The “young” Volunteers for Israel


Pictured above: Charlotte Lowe (without a hat near the middle) and her Sar-El: The National Project for Volunteers for Israel group.

You’re never too old to be of service. But in Israel? Too scary? Too far? Too hard? Too retired?

Not for me and my 27 fellow Volunteers for Israel. Volunteers for Israel is an American nonprofit organization that works in partnership with Sar-El: The National Project for Volunteers for Israel.

Everyone in my international group is 60-somethings or older. But, as is typical, we feel 30 years old inside. For us, the load, heavy or light, is what we still want to do for Israel.

We are here to live on an as-yet-unnamed army base and perform whatever tasks needed to relieve the combat Israeli Defense Forces. We wear the uniform, get up early, attend the flag raising and sing the Israeli National Anthem. Or try, moving our lips to match those of our three young female IDF leaders. Then we do a six-hour day of work punctuated by a Kosher meat lunch and an hour break.

My roommate Diana Tishkovskaya, 68, a mechanical engineer and a refugee from the Ukraine to the United States, has a lifting job. I notice she rubs her back with an ointment but never complains.

My job, with teammate Gary Berkovich, 83, is unwrapping and then re-wrapping medical scissors. When we argue too much or get bored, he tells me “Russian joke.” It always works.

A Jewish refugee and architect, Gary lives in the United States. “Israel helped me escape from the Soviet Union in 1977,” he says. “I got a fake invitation from a fake relative. I was in that circle of refuseniks.” Gary has volunteered seven times and had his long-deferred bar mitzvah at age 80 on an IDF army base. He says our primarily senior citizen group is unusual. He’s been with groups that include many younger volunteers.

I asked him if it was hard to have a 19-year-old roommate? “We were like brothers,” he says.

Was the work ever too hard?  “It didn’t occur to me,” he says.

Last year he hurt his back doing heavy lifting. “It went away in two weeks,” he says. He came back again this year.

Some volunteers in this group have had recent medical traumas. Although they look so strong and healthy, it’s hard to believe they almost died.

Felix Thau, 72, had a condition that involved a brain bleed and spent three weeks in the hospital. He was using a walker, then a cane. It was hard to drive, but he persevered. Tall, fit, with rumpled blondish hair, Felix looks as if he just got back from surfing and might be the older brother with the keys to the car. He’s a natural born kidder. “But it knocked me,” he says. “Since then I became very aware of my mortality,”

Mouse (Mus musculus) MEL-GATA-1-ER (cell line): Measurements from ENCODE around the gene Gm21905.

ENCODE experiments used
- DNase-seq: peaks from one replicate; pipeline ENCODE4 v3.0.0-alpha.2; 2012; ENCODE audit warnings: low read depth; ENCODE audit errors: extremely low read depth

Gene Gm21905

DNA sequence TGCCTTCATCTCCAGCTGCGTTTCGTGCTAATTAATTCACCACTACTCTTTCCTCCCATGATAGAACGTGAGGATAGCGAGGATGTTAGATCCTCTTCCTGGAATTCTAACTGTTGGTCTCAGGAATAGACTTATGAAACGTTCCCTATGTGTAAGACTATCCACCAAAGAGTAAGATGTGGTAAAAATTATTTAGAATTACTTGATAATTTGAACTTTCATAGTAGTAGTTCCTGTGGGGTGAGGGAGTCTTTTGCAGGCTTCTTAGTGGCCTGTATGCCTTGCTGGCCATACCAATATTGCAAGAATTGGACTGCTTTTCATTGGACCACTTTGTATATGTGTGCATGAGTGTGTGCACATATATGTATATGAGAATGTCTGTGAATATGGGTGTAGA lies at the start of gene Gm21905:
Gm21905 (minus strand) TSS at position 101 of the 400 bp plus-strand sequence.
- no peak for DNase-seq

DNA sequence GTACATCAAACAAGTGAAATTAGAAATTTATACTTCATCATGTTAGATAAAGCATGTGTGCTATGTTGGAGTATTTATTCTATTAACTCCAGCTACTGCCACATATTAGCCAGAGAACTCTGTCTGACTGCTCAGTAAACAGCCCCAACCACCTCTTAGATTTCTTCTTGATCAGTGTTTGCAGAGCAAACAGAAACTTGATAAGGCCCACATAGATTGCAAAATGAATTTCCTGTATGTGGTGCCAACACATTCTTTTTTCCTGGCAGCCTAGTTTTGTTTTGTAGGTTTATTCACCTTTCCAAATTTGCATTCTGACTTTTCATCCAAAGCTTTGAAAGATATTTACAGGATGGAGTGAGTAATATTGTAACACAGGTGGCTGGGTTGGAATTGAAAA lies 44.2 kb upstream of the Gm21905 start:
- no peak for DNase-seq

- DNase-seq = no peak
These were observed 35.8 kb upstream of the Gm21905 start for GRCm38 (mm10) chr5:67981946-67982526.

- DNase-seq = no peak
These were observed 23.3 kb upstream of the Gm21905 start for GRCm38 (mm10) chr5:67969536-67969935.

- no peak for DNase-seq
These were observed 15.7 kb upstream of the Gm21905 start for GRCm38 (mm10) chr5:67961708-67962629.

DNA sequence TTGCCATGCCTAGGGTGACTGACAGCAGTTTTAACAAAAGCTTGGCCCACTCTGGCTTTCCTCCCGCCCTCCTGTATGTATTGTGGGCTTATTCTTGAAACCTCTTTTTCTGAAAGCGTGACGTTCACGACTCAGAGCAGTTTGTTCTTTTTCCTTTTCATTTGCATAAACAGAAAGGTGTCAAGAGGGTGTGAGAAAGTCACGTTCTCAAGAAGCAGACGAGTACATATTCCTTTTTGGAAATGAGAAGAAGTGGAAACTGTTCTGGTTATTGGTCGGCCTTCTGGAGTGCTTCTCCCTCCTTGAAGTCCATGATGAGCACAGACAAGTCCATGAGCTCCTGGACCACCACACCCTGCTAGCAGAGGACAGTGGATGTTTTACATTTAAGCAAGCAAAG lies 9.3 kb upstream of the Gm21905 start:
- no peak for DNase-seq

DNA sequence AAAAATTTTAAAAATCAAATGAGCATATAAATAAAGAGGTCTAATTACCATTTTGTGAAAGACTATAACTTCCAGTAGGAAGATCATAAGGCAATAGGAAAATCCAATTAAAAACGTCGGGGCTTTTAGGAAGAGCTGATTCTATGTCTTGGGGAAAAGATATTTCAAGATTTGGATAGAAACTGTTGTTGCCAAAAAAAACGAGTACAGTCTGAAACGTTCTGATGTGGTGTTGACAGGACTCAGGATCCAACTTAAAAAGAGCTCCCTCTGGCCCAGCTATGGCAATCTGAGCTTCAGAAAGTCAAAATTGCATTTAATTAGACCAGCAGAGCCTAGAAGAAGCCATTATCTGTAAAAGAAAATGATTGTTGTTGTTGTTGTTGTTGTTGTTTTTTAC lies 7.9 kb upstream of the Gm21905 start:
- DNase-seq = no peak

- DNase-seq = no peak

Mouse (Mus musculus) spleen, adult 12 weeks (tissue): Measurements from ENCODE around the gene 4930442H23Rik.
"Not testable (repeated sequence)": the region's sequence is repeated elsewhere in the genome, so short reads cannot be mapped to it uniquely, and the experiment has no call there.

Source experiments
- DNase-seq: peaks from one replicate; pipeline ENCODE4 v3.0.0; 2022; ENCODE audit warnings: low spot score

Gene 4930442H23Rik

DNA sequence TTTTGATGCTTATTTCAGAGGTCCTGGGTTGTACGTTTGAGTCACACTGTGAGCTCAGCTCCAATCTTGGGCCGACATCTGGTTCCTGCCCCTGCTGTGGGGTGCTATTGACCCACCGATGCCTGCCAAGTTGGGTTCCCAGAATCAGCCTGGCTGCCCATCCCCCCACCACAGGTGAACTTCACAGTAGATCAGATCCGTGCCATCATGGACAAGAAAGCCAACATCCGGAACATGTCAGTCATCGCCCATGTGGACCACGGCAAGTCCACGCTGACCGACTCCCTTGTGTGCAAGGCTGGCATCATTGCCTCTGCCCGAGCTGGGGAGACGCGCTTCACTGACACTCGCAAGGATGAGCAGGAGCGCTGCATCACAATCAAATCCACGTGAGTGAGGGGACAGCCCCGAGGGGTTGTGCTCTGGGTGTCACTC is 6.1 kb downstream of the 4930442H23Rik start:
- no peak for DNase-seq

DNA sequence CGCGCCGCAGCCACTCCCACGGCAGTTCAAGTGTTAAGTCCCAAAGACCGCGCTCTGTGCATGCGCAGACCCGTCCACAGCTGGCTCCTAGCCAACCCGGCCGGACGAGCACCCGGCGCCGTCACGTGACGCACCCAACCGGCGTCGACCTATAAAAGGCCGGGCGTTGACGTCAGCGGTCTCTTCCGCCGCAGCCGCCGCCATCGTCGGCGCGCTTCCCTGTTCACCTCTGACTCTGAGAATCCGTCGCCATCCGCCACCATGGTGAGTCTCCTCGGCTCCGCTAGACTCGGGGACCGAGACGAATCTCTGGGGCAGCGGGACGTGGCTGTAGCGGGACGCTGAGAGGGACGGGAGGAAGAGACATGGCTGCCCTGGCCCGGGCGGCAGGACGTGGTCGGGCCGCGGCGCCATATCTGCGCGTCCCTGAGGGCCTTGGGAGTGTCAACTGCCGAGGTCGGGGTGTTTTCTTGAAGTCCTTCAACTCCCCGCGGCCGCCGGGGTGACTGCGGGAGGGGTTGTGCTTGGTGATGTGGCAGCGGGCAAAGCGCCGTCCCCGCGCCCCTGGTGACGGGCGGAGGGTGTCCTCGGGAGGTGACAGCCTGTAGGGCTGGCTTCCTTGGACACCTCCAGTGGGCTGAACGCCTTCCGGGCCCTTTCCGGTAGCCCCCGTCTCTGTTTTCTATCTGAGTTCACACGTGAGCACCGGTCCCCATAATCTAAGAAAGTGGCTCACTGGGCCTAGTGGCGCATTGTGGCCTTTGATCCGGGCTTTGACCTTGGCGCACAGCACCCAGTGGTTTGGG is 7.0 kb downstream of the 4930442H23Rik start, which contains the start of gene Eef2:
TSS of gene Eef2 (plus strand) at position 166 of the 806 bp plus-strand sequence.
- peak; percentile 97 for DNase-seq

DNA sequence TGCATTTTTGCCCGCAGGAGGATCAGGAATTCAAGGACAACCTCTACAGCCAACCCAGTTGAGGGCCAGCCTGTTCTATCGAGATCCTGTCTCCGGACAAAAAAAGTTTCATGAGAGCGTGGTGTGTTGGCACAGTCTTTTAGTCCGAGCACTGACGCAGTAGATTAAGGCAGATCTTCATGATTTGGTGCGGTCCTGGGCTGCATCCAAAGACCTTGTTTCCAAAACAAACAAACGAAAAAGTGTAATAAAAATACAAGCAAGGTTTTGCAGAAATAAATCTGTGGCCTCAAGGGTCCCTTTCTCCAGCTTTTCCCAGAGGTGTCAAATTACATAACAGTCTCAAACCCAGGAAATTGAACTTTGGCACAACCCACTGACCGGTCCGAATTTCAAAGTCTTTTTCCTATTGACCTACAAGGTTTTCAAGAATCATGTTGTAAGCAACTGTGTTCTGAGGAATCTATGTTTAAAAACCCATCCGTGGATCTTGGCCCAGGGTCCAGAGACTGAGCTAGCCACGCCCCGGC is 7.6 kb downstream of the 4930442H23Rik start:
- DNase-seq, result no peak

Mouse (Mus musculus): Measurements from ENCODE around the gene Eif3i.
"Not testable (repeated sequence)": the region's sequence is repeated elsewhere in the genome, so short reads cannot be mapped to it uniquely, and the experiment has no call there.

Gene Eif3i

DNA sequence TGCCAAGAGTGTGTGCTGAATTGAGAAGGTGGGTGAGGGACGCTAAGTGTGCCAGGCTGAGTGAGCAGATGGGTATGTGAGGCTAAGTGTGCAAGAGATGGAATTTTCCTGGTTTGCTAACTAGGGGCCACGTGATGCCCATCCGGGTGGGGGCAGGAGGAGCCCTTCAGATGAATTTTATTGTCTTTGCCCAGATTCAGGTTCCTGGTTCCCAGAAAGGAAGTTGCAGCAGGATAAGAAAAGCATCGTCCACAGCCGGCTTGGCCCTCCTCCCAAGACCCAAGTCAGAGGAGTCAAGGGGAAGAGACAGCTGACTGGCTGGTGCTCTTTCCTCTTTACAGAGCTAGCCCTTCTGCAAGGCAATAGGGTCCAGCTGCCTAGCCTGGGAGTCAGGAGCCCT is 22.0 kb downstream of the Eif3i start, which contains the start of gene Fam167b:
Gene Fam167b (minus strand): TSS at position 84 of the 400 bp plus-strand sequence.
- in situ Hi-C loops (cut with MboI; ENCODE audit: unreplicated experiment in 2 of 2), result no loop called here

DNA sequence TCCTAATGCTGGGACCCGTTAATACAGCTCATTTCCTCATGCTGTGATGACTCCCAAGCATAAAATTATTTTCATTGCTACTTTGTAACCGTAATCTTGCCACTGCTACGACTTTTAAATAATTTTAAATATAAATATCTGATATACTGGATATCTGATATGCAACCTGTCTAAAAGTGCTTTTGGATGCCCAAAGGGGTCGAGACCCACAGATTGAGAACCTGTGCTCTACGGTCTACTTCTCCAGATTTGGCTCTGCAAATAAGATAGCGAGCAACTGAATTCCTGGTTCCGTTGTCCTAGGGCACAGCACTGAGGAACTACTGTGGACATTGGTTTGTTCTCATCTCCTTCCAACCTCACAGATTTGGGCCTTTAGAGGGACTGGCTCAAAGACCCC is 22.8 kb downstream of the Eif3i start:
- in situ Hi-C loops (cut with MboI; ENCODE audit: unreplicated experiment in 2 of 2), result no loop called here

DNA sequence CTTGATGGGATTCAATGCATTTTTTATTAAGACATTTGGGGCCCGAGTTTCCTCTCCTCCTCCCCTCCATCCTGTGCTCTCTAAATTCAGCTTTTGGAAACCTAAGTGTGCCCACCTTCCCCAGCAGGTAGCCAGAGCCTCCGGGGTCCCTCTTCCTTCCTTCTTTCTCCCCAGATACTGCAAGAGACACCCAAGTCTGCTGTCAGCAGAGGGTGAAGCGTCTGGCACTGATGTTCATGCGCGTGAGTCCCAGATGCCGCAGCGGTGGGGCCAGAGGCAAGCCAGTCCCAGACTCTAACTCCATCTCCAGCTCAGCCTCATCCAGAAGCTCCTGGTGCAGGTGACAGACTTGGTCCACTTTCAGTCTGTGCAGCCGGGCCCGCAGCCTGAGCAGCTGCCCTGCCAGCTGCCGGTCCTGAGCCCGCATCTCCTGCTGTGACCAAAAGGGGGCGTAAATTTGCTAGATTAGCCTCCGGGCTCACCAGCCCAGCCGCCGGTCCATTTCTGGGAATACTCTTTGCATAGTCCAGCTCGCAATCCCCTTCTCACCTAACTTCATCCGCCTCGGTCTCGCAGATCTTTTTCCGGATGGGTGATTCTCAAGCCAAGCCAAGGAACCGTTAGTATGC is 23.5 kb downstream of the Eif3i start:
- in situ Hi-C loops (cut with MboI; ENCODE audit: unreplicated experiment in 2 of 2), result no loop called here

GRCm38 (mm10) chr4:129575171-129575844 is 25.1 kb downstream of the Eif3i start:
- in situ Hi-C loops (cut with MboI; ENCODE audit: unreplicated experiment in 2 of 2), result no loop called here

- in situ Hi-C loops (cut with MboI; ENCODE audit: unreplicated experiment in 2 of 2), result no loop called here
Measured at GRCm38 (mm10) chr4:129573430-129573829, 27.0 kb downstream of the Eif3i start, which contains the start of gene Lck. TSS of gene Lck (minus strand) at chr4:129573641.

Visiting the homeland became important to him. Although VFI s a non-denominational group, he learned of it through his Jewish community.

“Last year I took my family to Israel, he says. “Now I’m volunteering. This is the only place in the world I feel our history as Jews and the Holocaust.”

Barry Singer, 73, and also from the United States says “I was a tourist twice and then I thought I should give back to Israel. Judaism is a big part of my life.”

Jeffry Wells, 51, is Episcopalian and a Registered Nurse. “This experience takes down the walls between us,” he says.

Angela Taylor, 65, a Southern Baptist from Macon, GA, came with five others from her church. She is pro-Israel. “I just feel they’re God’s chosen people and I care about their survival,” she says.

Angela loves seeing how the army works. “We’re compiling medical materials that ultimately become complete operation tables.” They fit in a backpack “that was heavy, but we helped each other,” she says.

When asked if there were any surprises, Angela says, “Well, I hadn’t really known many Jews before, and they were different than I thought. The Israeli soldiers don’t let you ahead of them in line. They don’t hold open the door. They aren’t like our Southern gentlemen.”

Some volunteers came alone, others coupled although there were separate male and female designated floors in the barracks. We rotated cleaning chores, washed (in this case by hand because the washer was broken) our clothes, hung them up and didn’t complain about hard beds or repeated menus in the mess hall.

We were a hodge-podge of people from all over the world – working for a common cause. It was summer camp in March, finding we got along with others, however isolated we felt in our lives at home.

Gary, who shares photographs and posts videos online of his VFI experiences, says of his multiple volunteer experiences in Israel, “Some people stay in touch.” For him, I know that’s an understatement.

I’ve made friends with my homeland and my fellow VFI volunteers forever. With trepidation, I made the trip alone, and it wasn’t hard. Having been with my fellow elders, I am stronger. Right now, I’m as young as I feel.

For more information on Volunteers for Israel, contact Arizona Regional Manager Mindy Franklin at

Charlotte Lowe, is a freelance writer and author of Stealing the Dog’s Prozac.




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